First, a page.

The Annual Fuel Utilization Efficiency (AFUE) is a measure of how efficiently your furnace uses its fuel. Since the main function of a furnace is to produce heat for warming the house, AFUE is a measure of how much fuel is used in heating the house. This rating is necessary because a furnace doesn't convert all of the fuel it receives into energy; some wastage is inevitable. For example, some partially burnt fuel is exhausted and vented out of the house.
The AFUE is calculated as a percentage of the fuel that is used in heating the house. For example, if a furnace consumes 10 gallons of fuel and uses 8 of them to heat the house, then the furnace has an AFUE rating of 80%. The higher the AFUE, the more efficient your furnace is since a high AFUE means the furnace converts most of the fuel into heat energy.
Since AFUE is a measure of efficiency, you can use it to determine several issues associated with your heating. Below are some of these critical issues.
The AFUE rating gives you a rough idea of how much fuel you will need to keep your home warm. The lower the AFUE is, the more fuel you will need to keep your home warm since most of the fuel will be wasted. This is important if you have a fuel reserve in your home, such as a propane tank. With a low AFUE, you need to get a big tank if you don't want to order for fuel too frequently.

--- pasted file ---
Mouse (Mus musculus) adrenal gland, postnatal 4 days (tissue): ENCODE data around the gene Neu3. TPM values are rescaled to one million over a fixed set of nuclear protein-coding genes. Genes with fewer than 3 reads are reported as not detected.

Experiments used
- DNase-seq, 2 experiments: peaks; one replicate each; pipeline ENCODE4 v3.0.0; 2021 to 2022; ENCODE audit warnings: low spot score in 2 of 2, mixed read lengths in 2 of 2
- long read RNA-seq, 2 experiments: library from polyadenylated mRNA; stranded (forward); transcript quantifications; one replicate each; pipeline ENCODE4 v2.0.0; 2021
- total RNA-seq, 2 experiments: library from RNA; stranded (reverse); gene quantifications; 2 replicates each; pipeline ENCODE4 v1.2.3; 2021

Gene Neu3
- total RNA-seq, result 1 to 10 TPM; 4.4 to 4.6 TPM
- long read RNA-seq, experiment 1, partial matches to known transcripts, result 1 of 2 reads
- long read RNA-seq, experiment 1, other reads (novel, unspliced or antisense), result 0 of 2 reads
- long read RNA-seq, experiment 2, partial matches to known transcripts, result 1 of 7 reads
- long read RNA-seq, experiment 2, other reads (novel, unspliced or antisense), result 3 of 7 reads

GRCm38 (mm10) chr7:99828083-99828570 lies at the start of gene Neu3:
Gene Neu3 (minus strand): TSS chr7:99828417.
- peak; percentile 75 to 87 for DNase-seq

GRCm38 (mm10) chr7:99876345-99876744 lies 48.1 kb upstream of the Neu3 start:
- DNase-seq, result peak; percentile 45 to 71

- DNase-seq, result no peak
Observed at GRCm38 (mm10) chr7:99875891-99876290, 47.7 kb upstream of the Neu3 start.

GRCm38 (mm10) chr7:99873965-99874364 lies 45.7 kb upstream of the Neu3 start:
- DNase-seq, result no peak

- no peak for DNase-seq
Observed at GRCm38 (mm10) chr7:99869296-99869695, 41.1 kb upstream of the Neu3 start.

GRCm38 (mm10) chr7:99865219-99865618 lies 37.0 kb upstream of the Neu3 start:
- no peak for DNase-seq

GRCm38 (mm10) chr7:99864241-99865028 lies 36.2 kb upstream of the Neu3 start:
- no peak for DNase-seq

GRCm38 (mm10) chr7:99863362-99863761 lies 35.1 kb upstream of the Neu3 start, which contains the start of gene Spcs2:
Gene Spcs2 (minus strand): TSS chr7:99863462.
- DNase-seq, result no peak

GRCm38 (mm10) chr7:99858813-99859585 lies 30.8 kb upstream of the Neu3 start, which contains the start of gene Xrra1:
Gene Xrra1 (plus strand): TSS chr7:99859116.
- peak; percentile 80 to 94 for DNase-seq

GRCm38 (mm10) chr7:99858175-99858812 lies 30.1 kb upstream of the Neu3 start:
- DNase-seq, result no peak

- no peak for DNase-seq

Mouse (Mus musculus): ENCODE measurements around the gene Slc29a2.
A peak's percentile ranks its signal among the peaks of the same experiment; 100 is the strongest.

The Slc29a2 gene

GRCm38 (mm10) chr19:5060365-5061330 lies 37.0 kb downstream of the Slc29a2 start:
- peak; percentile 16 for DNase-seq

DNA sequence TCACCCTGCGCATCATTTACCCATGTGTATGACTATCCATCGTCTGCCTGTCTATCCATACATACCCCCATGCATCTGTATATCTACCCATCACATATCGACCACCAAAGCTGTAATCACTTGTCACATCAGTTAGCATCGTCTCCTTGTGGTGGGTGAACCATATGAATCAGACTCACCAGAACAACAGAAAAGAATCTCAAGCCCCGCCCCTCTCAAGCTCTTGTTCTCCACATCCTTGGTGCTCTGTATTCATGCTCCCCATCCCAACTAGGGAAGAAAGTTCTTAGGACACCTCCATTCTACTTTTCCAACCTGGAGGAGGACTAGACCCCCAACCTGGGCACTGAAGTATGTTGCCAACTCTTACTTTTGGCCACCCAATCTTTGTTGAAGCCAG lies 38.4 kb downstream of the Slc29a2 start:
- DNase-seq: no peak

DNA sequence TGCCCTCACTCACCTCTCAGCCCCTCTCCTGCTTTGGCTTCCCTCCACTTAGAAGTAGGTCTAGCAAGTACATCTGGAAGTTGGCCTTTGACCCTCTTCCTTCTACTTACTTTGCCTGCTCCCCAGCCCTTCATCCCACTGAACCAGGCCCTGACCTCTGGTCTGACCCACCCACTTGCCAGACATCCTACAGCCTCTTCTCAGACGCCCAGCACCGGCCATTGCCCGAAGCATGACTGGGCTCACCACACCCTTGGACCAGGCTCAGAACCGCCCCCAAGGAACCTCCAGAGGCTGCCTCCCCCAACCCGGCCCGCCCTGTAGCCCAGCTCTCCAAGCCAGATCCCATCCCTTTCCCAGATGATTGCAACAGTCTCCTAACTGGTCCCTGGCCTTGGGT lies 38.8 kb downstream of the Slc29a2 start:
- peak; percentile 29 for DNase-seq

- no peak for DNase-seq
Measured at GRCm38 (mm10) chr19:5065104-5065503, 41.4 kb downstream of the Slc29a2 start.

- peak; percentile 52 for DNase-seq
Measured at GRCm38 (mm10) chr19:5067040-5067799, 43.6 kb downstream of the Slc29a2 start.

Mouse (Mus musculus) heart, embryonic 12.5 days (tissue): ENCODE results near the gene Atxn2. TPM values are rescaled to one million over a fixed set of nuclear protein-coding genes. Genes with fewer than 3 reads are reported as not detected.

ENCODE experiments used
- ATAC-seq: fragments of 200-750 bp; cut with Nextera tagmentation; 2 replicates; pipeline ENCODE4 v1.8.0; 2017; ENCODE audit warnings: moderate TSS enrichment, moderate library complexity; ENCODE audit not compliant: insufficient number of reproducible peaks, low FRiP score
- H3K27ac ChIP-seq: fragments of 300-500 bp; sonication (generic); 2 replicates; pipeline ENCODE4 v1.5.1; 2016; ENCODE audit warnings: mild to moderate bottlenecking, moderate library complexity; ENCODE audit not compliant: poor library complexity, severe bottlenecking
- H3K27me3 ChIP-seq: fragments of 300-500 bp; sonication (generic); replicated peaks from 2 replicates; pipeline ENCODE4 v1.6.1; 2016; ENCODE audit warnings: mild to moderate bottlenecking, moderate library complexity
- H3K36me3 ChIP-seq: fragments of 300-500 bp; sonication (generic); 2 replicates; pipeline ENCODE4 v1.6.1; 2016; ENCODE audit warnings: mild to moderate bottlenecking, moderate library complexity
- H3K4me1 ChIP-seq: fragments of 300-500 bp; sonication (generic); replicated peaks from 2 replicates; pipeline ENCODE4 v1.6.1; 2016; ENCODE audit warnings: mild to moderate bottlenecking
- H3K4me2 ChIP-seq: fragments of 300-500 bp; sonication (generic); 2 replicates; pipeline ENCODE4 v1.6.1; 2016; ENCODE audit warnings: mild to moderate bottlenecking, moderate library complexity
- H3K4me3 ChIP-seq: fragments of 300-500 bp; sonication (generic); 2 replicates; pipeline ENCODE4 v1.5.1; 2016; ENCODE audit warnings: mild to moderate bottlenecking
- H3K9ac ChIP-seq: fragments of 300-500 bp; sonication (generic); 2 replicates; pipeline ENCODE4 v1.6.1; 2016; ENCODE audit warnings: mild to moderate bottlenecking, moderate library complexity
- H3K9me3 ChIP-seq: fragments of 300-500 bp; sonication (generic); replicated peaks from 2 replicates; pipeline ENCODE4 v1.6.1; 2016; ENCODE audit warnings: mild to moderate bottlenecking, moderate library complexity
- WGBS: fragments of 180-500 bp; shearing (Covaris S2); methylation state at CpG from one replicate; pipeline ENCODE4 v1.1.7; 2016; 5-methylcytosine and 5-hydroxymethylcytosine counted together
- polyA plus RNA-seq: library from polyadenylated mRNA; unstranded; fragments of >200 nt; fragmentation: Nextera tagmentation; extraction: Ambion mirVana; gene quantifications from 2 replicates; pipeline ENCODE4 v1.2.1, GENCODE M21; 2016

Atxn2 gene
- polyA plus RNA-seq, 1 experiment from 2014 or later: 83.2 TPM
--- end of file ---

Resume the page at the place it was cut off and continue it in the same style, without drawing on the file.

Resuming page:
An AFUE rating also gives you an indication of how much money you will be using to heat your home. For example, for two furnaces with AFUE ratings of 65% and 85%, the second furnace will attract lower heating costs than the first one since the second one doesn't waste a lot of fuel.
Burning fossil fuel affects the environment in two main ways. First, fossil fuel is a limited natural resource that is mined, and many mining methods pollute the environment. Secondly, burning fuel releases some dangerous gases into the atmosphere. The more fuel you waste, the more you hurt the environment. Thus, a furnace with a high AFUE is good for the environment since it doesn't use a lot of fuel.
Although you do need to consider AFUE rating when shopping for a furnace, you should be careful about how you make your comparison. For example, comparing the AFUE of a natural gas furnace and an oil furnace is not a good comparison because these fuels have different costs. In fact, the type of fuel may be a better comparison for furnace running costs than AFUE. However, AFUE gives you a good point for comparison for furnaces that use the same type of fuel.
For more information on residential heating, contact local professionals.